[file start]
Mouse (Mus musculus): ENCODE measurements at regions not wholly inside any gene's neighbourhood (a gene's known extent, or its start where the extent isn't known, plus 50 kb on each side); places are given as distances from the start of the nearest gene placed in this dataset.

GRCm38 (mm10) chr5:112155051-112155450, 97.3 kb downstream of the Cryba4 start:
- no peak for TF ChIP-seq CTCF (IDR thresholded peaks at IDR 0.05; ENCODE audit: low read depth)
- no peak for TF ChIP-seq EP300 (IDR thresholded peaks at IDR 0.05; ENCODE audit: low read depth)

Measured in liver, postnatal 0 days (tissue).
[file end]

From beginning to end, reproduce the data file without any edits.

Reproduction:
Mouse (Mus musculus): ENCODE measurements at regions not wholly inside any gene's neighbourhood (a gene's known extent, or its start where the extent isn't known, plus 50 kb on each side); places are given as distances from the start of the nearest gene placed in this dataset.

GRCm38 (mm10) chr5:112155051-112155450, 97.3 kb downstream of the Cryba4 start:
- no peak for TF ChIP-seq CTCF (IDR thresholded peaks at IDR 0.05; ENCODE audit: low read depth)
- no peak for TF ChIP-seq EP300 (IDR thresholded peaks at IDR 0.05; ENCODE audit: low read depth)

Measured in liver, postnatal 0 days (tissue).